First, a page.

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Kellyanne Conway: 'Unserious Congress' is refusing to deal with border surge

The White House counselor said Republicans and Democrats have "failed to do their job" on immigration.

WASHINGTON — White House counselor Kellyanne Conway said Sunday that an “unserious Congress” is failing to help stem the surge of immigrants seeking entry into the U.S. at the southern border and defended President Donald Trump against criticism that his rhetoric has only contributed to the problem.

Appearing on “Meet the Press,” Conway said Congress should spend less time reacting to “every single Donald Trump tweet” and work on legislation to prevent trafficking, give the administration more flexibility when it comes to detaining children and families for longer periods and streamlining asylum claims.

“We have an unserious Congress that is not coming to the table,” she said.

“The Republicans failed to do their job when they were in charge, no doubt. And the Democrats now are failing to come together in the House.”

Congress has raised concerns in recent days about the president’s reshuffling of the Department of Homeland Security leadership, which has led to the resignations of several key officials who deal with immigration issues.

Homeland Security Secretary Kirstjen Nielsen resigned last week under pressure from Trump after disagreements with the White House over border policy, as did the acting deputy Homeland Secretary Claire Grady, who had been next in the agency’s line of succession. That paved the way for Customs and Border Protection Commissioner Kevin McAleenan, Trump’s preferred acting DHS head, to assume temporary control of the agency.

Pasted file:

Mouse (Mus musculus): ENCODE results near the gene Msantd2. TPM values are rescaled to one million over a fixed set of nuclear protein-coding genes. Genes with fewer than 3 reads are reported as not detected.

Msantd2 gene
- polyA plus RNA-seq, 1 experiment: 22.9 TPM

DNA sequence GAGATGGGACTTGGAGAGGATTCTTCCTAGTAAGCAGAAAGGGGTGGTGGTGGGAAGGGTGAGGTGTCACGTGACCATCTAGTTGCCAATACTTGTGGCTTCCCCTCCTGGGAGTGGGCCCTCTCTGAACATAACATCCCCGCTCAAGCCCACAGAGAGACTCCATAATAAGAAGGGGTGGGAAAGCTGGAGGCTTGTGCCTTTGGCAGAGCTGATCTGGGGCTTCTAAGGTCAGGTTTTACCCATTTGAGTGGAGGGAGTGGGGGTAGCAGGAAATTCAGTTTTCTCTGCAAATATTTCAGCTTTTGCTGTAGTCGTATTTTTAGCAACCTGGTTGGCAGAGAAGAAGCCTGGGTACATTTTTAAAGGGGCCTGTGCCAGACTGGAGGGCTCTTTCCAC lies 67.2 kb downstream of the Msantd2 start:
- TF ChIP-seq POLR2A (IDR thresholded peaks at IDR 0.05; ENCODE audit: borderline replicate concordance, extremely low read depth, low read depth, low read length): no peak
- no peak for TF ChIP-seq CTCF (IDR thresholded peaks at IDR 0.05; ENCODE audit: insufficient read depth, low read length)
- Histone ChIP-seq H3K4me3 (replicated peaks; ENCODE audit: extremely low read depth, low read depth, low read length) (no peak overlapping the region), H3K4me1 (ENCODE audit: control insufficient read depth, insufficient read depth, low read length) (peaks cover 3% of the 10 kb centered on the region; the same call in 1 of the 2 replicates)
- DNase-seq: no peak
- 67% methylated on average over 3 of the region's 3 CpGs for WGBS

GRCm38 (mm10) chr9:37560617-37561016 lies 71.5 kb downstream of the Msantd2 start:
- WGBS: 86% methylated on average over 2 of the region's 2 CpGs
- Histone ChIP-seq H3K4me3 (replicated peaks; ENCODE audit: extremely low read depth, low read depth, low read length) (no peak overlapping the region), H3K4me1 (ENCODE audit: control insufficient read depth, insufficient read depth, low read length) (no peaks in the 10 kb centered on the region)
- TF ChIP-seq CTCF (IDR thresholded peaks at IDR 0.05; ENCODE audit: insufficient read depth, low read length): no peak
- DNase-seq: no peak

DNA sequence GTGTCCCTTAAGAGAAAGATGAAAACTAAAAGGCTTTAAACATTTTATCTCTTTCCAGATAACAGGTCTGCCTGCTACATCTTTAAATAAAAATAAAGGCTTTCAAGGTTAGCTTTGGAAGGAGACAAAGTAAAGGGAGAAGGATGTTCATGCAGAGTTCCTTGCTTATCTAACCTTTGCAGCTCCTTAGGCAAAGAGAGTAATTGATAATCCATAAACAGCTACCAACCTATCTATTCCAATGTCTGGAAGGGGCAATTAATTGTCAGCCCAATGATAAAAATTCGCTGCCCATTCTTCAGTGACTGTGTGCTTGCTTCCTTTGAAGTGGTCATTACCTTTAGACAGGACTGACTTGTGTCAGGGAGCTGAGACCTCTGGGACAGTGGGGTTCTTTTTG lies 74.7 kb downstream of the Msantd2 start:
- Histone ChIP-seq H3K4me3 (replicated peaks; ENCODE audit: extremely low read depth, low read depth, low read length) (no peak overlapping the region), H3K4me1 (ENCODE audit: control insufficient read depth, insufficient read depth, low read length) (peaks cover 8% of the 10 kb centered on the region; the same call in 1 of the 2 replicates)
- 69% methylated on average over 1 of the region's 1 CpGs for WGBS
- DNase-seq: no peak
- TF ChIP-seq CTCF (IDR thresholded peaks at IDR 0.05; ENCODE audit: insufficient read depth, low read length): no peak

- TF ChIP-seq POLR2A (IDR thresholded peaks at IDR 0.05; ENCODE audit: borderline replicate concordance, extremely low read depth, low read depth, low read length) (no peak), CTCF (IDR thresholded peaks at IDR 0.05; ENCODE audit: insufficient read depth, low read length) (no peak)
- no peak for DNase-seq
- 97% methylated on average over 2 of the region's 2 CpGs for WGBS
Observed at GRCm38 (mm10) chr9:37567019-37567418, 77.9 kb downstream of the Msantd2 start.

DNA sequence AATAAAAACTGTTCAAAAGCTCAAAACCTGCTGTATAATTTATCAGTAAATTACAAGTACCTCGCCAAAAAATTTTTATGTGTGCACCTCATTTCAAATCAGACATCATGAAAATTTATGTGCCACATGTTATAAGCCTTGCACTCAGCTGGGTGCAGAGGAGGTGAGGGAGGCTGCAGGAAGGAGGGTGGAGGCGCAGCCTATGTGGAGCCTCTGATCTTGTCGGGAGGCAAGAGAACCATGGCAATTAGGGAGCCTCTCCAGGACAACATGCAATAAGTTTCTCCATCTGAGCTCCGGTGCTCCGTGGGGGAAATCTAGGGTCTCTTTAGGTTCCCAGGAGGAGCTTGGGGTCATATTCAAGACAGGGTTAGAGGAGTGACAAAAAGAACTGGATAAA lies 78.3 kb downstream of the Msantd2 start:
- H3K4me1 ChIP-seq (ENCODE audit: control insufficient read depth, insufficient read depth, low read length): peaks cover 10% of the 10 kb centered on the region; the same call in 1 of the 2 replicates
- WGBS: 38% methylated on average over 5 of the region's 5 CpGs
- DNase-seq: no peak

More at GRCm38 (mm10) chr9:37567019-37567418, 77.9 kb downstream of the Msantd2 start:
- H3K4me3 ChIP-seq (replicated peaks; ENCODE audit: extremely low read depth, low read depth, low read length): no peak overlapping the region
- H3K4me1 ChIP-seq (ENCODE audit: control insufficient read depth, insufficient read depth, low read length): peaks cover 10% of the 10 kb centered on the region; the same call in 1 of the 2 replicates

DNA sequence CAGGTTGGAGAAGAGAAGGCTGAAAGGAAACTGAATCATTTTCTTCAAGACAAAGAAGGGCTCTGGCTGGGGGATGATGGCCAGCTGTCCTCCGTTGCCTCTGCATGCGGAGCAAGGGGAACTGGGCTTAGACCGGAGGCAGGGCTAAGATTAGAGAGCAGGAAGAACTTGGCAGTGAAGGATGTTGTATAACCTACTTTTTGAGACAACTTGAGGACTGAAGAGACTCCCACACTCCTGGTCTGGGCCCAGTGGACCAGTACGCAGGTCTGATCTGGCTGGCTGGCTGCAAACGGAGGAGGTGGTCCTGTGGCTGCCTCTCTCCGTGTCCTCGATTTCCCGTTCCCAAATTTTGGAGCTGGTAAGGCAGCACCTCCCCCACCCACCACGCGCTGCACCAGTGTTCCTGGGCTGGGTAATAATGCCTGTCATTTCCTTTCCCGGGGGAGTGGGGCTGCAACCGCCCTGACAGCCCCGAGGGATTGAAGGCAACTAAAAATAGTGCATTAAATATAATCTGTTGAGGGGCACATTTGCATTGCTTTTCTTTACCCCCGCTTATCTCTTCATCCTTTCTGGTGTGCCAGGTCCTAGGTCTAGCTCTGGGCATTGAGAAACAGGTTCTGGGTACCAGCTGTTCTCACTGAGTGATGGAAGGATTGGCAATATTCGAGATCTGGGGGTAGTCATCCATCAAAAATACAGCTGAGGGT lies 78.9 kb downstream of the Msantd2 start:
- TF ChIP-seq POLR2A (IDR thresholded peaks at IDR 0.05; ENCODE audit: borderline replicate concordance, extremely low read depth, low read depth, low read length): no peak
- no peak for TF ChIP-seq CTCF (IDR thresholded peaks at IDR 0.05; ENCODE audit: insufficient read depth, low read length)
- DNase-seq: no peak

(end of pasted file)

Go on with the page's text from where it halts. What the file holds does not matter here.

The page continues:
The president has increasingly focused his attention on the situation at the border and has also blamed Democrats on Twitter for a failure to stop the flow of illegal border crossings.

This week, he declared he’s “giving strong consideration” to sending undocumented immigrants in federal detention to so-called sanctuary cities, framing the plan as a way to force Democrats to make good on their pro-immigration rhetoric.

"They say we have open arms, they're always saying they have open arms, let's see if they have open arms,” Trump said.

Conway said it was a cooperative proposal, not a threat.

“It wasn’t a brow-beat, it was taken that way,” she said, adding that mayors can reach out to the White House if they want to help by temporarily taking in undocumented immigrants.

Gov. Jay Inslee, D-Wash., who is running for president, responded to the idea in a separate appearance on “Meet the Press,” calling it a threat that won’t work because cities will open their arms to undocumented immigrants.

“This is yet another act of bombastic chaos that’s simply not going to work for this ineffective president,” he said.

“You can’t threaten somebody with something they aren’t afraid of and we are not afraid of diversity in the state of Washington.”